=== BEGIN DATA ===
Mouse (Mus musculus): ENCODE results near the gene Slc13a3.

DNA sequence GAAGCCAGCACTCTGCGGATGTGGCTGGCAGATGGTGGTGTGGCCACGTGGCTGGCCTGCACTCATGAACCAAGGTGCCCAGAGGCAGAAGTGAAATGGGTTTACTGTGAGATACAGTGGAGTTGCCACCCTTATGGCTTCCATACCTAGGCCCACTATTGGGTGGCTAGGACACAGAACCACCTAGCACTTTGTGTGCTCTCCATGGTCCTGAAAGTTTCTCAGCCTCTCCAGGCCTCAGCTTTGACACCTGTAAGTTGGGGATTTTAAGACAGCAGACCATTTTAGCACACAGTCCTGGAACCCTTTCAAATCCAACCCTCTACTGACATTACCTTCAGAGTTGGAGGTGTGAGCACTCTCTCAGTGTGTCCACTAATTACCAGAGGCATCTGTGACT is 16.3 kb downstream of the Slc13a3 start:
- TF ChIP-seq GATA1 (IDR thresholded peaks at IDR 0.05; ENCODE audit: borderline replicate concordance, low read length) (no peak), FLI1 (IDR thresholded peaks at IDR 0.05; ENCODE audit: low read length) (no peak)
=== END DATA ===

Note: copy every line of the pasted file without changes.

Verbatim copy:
Mouse (Mus musculus): ENCODE results near the gene Slc13a3.

DNA sequence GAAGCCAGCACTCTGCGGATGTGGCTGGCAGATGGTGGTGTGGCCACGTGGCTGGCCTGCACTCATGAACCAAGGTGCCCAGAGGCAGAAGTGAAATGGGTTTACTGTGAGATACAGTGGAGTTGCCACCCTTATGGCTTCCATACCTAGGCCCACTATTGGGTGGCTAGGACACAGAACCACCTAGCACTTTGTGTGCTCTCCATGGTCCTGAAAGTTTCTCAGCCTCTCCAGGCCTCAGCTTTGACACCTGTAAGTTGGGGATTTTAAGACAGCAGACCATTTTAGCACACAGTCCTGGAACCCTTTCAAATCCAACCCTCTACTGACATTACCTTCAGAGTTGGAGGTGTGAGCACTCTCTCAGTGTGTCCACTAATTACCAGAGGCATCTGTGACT is 16.3 kb downstream of the Slc13a3 start:
- TF ChIP-seq GATA1 (IDR thresholded peaks at IDR 0.05; ENCODE audit: borderline replicate concordance, low read length) (no peak), FLI1 (IDR thresholded peaks at IDR 0.05; ENCODE audit: low read length) (no peak)